Land O’Lakes aids Kansas farmers with ag tech, companies – Pittsburg Morning Solar
For many farmers, changing methods is difficult. But for Jed Fleske, of Fleske Farms in Larned, innovation is key to growth.
Fleske grows corn, milo and soy beans on his family farm. Last year, he became part of a test pilot program. As soon as he heard about an innovative crop research initiative his co-op was involved with, he signed on the dotted line.
Two years ago, Great Bend Cooperative partnered with Truterra, the sustainability solutions business of Land O’Lakes, to provide customers with access to agricultural technology and services. These services are available free-of-charge. Essentially, this initiative provides the farmer, with the help of their co-op’s agronomist, a detailed blueprint of what practices work or do not work on their land.
“I wanted a way to measure and see how we were doing and how we were progressing,” Fleske said. “I wanted to have something beyond soil types.”
Truterra helps farmers in 19 states navigate profitability, conservation and ability. Three cooperatives in Kansas participate in the Truterra program. Along with Great Bend Cooperative, farmers can be a part of the initiative at Alliance Ag & Grain or Ottawa Cooperative.
“Truterra allows a producer to apply the proper amount of nutrients down to the zone,” said Cammie Vaupel, conservation agronomy specialist for Great Bend Co-op. “It helps them see it from a new angle.”
For Land O’Lakes, sustainable agriculture means a farm is always improving its stewardship. By having a plan for the future, a farmer makes decisions that keep their operation viable.
Truterra allows producers to create and maintain a database and keep detailed records of each plot of land for future management. By using variable rate application equipment, the producer can vary their fertilizer applications through zone management. They also can estimate the potential rate of return by following this program’s recommendations.
Gary Van Horn, of Van Horn Land & Cattle in Ottawa, understands his soil’s health is important to his crop’s survival. He is grateful to obtain customized recommendations for every acre.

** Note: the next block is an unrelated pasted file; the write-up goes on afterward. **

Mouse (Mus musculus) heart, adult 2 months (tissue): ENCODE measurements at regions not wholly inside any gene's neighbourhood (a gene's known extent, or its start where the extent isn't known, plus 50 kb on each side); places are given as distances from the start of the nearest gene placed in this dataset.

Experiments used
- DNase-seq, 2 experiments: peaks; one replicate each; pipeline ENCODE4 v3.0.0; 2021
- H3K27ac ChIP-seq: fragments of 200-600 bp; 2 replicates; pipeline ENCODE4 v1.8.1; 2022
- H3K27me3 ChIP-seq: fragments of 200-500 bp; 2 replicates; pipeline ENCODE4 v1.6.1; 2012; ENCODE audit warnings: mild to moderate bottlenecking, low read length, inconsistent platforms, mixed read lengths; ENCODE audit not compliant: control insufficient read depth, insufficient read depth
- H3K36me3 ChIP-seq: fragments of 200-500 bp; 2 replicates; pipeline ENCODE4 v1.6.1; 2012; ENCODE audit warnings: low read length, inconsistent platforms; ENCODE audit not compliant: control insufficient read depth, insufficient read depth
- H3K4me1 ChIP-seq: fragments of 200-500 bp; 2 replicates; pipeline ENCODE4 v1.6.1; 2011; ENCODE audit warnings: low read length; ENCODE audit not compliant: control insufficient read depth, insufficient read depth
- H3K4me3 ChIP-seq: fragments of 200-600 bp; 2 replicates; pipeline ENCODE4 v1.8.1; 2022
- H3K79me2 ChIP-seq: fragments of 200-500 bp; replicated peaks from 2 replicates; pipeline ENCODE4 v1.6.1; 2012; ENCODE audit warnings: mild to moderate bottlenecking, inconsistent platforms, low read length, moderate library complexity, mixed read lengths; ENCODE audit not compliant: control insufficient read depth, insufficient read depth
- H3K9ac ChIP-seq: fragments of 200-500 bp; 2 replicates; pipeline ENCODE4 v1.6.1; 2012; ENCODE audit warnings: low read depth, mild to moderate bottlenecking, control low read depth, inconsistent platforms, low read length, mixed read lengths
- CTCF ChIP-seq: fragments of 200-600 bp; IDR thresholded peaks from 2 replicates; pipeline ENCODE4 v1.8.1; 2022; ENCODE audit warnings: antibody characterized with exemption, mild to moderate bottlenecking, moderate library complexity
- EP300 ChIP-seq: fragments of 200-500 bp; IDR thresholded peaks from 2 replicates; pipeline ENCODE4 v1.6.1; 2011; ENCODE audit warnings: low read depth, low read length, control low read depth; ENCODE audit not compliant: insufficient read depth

“There’s multiple ways to achieve what you’re trying to achieve,” Van Horn said. “Being able to visualize and see what your fields’ potential can be in their insights engine is pretty neat.”
Like Fleske, Van Horn started using Truterra a year ago. Because of their foresight and desire to improve, both farmers signed on immediately. Each of the three co-ops only accepted a few farmers for the first class. But now, with one year under their belt, the three co-ops are hoping to increase the amount of farmers who want to be a part of this special, free project.
“This year, we’ve really expanded,” said Lindsey Sylvester from the Ottawa Cooperative Association. “We’re reaching out to more growers.”
Sylvester said this program helps farmers both increase yield and reduce weed pressure.
“We’re very excited,” Sylvester said. “It’s definitely a win-win situation.”
Because consumers are wanting to know where their food comes from and how it is grown, having records like these will help many producers in the long run.
“Customers are demanding more sustainably-sourced products in the future,” Vaupel said.
These co-ops created agronomist positions to work with Truterra and to help bridge the gap between producers and the local NRCS. Many of their clients are thinking of going either minimal-till or no-till, but are not quite ready. Vaupel said they can start the program from any level. The important principle is to learn and grow.
“If a person was using minimal-till and they went to no-till, they could see how much their score would increase,” Vaupel said.
Van Horn grows corn, soy, wheat and barley. He said this program changed his thought process and gave him a lot of new ideas.
Fleske believes if you take care of the land, it will take care of you. He wants his land to be healthy, retain moisture and maintain soil health. He said, with this program, there is always an agronomist to answer questions.
“You’re not shooting in the dark,” Fleske said. “You save money at the end of the day.”